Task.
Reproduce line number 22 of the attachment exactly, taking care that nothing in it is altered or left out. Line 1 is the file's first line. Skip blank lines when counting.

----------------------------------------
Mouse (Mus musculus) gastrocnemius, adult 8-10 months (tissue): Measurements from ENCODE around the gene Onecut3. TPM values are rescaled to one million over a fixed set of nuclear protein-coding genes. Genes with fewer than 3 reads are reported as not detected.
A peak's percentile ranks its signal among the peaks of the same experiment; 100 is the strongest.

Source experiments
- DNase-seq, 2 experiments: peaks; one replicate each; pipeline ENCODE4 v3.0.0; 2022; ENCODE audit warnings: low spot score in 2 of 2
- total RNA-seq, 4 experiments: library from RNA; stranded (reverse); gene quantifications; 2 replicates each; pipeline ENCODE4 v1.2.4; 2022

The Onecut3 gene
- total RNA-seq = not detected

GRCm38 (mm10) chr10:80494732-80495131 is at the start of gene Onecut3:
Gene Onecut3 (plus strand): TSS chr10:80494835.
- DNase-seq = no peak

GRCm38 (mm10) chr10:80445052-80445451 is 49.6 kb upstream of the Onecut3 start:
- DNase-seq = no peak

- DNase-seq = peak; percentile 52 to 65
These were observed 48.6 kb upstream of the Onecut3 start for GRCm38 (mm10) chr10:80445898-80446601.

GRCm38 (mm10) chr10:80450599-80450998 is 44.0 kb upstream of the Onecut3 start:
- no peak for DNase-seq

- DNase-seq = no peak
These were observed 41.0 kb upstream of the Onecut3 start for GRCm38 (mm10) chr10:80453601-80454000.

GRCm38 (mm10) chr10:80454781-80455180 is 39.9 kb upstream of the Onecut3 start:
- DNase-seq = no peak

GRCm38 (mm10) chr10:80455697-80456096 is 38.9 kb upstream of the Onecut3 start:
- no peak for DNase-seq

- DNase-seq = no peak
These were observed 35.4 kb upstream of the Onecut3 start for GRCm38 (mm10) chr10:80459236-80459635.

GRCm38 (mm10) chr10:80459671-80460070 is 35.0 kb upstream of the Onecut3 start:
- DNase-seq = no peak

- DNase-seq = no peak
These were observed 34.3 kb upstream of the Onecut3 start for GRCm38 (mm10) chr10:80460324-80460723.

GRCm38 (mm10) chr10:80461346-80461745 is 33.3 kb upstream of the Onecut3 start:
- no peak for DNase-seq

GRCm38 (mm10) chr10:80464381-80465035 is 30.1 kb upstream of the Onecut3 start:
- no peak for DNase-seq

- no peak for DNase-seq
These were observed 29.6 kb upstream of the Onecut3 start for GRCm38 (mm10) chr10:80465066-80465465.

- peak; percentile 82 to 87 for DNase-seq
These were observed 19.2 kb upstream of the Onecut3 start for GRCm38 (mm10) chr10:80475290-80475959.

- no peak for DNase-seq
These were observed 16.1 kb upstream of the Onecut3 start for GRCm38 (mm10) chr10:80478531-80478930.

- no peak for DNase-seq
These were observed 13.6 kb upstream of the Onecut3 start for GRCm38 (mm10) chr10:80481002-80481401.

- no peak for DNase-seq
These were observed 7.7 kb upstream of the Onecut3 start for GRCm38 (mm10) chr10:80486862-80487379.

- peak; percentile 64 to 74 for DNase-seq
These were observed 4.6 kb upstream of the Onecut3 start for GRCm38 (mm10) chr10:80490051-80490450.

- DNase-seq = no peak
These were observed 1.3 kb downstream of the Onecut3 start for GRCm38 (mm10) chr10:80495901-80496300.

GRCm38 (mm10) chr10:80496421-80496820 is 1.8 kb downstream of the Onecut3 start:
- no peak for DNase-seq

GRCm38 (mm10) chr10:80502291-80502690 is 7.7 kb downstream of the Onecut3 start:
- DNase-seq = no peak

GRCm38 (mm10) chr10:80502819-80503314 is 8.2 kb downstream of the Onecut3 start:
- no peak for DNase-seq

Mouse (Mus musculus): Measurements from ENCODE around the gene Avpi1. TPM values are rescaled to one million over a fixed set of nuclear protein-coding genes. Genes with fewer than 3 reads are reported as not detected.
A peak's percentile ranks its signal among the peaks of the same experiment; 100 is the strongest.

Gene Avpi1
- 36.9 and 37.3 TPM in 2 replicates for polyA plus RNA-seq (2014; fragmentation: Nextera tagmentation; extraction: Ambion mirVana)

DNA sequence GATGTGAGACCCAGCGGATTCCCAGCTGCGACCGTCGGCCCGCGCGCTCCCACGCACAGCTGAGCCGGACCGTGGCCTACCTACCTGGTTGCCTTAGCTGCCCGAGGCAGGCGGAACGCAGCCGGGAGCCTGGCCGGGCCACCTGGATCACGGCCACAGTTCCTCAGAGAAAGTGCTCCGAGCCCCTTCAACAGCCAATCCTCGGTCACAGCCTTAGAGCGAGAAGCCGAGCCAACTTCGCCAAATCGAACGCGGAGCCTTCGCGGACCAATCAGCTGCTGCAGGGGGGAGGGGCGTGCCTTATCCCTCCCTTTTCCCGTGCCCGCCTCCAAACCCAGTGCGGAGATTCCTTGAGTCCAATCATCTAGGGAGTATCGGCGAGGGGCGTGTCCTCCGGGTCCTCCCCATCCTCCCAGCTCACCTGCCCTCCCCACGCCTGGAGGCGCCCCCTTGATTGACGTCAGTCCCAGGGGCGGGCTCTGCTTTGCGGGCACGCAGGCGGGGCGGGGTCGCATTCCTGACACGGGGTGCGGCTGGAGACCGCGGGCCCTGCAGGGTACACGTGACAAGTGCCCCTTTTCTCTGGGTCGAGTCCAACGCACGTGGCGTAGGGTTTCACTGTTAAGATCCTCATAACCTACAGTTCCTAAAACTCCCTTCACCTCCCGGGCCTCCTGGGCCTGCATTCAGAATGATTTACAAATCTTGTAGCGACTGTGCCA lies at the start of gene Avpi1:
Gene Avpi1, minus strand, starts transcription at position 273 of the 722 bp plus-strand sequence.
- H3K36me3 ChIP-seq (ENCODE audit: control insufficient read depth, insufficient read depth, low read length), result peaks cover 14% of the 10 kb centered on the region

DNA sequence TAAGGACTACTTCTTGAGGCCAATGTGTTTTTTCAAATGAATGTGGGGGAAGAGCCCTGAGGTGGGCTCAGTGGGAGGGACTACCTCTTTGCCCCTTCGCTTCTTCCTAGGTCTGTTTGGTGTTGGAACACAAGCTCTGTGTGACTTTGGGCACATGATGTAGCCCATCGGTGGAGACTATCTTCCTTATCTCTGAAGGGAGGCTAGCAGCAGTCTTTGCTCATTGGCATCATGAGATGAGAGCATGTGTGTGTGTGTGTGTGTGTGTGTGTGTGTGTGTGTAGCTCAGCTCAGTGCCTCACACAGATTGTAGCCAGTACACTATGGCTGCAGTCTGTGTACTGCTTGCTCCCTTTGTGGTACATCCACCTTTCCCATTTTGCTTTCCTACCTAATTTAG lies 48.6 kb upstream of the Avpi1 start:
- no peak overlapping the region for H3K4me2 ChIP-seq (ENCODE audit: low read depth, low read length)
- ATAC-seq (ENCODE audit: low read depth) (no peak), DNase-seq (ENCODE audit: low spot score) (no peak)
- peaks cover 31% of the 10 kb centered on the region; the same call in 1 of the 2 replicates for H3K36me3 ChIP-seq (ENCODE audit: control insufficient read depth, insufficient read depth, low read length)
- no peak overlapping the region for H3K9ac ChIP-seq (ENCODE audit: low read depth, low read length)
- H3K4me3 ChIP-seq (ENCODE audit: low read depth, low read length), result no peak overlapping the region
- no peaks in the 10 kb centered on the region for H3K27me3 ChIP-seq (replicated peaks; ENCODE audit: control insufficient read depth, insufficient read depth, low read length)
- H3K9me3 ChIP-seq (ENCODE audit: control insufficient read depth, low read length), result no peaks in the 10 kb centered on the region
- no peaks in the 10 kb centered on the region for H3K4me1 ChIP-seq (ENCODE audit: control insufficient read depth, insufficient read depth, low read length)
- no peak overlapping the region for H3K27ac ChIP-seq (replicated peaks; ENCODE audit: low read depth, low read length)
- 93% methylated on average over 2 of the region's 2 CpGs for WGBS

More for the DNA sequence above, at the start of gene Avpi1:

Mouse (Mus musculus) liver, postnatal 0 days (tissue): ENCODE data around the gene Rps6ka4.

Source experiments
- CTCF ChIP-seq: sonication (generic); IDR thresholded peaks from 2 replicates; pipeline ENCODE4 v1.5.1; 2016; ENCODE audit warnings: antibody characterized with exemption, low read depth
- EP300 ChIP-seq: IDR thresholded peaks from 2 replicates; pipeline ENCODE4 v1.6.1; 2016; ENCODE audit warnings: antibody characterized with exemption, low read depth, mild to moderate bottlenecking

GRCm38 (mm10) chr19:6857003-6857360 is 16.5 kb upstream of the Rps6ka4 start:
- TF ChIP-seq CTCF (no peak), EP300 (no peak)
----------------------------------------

- no peak for DNase-seq